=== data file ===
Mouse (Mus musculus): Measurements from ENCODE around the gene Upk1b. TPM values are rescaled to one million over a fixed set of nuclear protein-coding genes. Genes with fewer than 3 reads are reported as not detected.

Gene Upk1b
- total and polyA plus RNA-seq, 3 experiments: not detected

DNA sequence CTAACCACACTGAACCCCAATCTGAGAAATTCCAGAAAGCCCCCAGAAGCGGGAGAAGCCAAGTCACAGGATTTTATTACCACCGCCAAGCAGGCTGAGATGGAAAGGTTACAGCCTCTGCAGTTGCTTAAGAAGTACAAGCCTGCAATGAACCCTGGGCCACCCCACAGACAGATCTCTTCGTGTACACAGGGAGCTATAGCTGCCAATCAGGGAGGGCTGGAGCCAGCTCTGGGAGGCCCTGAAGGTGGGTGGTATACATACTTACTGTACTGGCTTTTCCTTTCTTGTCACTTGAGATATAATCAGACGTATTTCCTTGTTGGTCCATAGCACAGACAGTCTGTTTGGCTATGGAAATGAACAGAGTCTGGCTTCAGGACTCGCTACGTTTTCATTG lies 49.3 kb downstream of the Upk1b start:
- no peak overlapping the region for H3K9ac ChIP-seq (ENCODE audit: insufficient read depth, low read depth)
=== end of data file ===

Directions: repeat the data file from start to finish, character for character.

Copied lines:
Mouse (Mus musculus): Measurements from ENCODE around the gene Upk1b. TPM values are rescaled to one million over a fixed set of nuclear protein-coding genes. Genes with fewer than 3 reads are reported as not detected.

Gene Upk1b
- total and polyA plus RNA-seq, 3 experiments: not detected

DNA sequence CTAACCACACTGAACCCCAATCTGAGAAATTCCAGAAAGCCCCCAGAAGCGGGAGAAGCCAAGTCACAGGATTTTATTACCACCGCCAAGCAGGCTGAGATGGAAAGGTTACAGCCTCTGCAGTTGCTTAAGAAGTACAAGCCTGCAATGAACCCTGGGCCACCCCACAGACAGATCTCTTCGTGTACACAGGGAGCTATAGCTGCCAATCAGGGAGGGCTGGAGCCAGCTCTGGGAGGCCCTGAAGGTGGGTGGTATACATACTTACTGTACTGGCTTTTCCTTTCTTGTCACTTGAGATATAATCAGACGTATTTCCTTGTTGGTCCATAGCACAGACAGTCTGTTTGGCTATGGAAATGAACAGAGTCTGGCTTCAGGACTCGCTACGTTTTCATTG lies 49.3 kb downstream of the Upk1b start:
- no peak overlapping the region for H3K9ac ChIP-seq (ENCODE audit: insufficient read depth, low read depth)